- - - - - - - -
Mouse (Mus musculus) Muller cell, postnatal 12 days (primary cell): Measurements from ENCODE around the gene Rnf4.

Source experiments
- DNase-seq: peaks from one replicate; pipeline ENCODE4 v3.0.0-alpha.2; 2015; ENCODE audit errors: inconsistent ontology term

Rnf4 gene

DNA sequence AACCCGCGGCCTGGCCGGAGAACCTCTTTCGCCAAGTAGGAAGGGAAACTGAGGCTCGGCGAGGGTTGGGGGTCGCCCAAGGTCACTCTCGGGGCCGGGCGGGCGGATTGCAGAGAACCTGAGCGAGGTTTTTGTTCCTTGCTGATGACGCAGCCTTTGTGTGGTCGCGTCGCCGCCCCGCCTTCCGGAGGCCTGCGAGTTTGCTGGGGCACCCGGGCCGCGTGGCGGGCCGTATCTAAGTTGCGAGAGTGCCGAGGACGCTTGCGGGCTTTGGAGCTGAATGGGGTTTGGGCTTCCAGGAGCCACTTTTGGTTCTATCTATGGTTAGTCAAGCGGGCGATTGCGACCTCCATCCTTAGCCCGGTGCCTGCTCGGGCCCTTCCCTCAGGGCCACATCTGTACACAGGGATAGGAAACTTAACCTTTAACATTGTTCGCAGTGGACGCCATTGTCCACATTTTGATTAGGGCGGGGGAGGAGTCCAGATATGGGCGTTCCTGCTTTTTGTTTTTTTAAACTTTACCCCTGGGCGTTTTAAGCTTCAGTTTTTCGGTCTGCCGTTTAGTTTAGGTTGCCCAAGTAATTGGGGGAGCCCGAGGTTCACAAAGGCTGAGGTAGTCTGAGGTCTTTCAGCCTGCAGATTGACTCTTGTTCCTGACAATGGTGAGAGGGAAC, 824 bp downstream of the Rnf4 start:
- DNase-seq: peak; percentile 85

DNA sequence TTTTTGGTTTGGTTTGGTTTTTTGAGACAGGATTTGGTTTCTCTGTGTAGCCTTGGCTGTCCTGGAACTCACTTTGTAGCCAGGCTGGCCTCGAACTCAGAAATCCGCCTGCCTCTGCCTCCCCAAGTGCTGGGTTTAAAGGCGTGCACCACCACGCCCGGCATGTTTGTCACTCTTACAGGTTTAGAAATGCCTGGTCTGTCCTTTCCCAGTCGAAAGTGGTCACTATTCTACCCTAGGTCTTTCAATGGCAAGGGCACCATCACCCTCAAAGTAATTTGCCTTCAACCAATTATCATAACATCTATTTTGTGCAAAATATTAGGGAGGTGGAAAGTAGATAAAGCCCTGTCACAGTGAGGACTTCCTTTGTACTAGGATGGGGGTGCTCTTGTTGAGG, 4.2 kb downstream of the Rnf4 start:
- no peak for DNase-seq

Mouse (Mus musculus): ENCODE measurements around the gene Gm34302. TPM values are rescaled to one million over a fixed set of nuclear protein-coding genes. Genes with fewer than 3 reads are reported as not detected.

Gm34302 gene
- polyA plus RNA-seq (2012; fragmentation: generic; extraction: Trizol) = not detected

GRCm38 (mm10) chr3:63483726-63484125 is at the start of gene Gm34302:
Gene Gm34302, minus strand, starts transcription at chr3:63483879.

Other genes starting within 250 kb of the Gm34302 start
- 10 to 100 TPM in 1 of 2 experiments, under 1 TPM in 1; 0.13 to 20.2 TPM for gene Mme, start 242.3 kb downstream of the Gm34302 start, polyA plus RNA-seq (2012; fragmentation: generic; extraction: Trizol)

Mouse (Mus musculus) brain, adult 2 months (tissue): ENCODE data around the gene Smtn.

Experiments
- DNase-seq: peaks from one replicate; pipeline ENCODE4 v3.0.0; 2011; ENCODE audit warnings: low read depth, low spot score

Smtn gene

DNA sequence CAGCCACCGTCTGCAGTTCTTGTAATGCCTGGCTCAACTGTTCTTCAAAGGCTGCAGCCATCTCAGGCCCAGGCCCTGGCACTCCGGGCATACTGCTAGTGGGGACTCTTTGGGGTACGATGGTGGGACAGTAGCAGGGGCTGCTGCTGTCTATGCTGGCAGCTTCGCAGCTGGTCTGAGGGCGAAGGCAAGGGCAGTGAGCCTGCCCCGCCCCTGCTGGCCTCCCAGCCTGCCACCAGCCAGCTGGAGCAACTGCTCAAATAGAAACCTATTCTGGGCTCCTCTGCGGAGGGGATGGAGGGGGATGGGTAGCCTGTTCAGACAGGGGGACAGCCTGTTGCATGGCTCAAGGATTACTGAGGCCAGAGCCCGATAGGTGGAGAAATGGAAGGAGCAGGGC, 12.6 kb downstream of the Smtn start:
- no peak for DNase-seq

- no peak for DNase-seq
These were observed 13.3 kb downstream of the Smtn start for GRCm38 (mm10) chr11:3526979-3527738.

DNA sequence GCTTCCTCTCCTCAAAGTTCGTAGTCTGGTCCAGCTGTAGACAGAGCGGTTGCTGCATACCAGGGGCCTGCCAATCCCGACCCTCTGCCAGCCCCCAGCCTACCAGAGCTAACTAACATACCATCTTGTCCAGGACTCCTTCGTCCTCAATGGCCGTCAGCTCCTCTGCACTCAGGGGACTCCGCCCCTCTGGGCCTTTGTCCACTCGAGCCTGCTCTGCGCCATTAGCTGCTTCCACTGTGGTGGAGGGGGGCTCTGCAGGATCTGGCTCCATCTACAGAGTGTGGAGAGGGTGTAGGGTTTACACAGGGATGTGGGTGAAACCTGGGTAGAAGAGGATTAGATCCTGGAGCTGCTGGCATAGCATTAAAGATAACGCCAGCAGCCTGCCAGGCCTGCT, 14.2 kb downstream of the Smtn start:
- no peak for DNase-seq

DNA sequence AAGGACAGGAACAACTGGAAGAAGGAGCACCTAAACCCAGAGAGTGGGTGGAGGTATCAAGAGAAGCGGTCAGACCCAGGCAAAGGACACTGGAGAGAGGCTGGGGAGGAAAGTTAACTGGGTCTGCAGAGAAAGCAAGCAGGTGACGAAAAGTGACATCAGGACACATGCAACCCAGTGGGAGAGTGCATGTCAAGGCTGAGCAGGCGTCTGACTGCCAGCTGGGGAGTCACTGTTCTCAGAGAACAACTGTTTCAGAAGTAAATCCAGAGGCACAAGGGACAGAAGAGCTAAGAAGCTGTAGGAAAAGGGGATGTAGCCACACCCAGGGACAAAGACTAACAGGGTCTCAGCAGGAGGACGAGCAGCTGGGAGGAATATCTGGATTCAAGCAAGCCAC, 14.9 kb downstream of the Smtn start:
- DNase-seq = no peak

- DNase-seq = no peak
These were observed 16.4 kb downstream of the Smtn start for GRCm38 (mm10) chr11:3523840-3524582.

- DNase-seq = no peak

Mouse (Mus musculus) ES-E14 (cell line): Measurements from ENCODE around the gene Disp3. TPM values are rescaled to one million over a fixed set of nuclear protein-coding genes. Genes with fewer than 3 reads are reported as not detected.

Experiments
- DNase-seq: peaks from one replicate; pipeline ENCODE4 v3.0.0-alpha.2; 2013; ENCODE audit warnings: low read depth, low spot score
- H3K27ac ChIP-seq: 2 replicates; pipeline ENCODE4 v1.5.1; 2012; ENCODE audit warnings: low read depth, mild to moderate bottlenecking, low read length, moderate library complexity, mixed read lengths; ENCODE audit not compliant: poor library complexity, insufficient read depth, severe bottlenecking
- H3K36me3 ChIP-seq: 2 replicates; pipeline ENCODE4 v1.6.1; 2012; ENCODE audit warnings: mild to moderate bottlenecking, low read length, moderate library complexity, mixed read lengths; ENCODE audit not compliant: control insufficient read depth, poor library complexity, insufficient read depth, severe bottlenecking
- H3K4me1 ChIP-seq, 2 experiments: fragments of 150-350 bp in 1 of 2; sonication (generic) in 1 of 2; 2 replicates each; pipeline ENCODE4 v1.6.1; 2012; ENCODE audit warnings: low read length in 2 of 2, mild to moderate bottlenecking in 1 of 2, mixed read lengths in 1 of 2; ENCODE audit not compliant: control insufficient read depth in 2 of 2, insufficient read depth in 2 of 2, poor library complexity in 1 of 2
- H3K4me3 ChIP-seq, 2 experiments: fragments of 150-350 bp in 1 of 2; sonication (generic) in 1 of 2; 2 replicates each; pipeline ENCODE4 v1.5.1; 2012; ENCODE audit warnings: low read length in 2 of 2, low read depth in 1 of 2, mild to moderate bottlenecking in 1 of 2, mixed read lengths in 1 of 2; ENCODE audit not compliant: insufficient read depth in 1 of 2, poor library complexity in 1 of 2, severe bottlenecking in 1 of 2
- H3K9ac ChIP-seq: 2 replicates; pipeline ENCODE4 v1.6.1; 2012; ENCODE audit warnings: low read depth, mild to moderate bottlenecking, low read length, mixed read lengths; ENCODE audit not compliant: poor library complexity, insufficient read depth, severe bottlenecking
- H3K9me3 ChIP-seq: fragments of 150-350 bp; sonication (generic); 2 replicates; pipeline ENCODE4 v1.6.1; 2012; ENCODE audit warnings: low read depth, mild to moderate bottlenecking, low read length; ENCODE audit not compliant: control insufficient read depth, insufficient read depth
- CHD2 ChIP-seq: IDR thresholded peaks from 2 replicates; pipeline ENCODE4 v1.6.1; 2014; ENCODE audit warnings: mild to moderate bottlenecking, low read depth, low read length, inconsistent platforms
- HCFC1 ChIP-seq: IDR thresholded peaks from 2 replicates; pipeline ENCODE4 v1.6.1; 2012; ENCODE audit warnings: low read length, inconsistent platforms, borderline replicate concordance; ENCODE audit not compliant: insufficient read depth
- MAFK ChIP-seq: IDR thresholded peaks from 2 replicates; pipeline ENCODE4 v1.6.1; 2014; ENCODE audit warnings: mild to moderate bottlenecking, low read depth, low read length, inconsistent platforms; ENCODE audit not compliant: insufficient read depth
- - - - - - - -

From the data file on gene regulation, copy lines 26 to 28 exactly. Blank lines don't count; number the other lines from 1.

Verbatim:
DNA sequence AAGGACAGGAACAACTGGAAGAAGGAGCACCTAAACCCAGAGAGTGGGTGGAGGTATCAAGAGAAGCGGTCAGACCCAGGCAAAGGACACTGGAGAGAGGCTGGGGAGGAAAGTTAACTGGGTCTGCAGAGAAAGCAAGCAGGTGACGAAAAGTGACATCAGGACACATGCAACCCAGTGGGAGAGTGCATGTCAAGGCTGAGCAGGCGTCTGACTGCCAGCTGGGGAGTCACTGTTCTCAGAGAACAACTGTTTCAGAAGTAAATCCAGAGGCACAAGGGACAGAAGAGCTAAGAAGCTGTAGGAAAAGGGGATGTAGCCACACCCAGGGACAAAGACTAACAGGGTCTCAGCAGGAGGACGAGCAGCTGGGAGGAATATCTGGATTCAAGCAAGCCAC, 14.9 kb downstream of the Smtn start:
- DNase-seq = no peak

- DNase-seq = no peak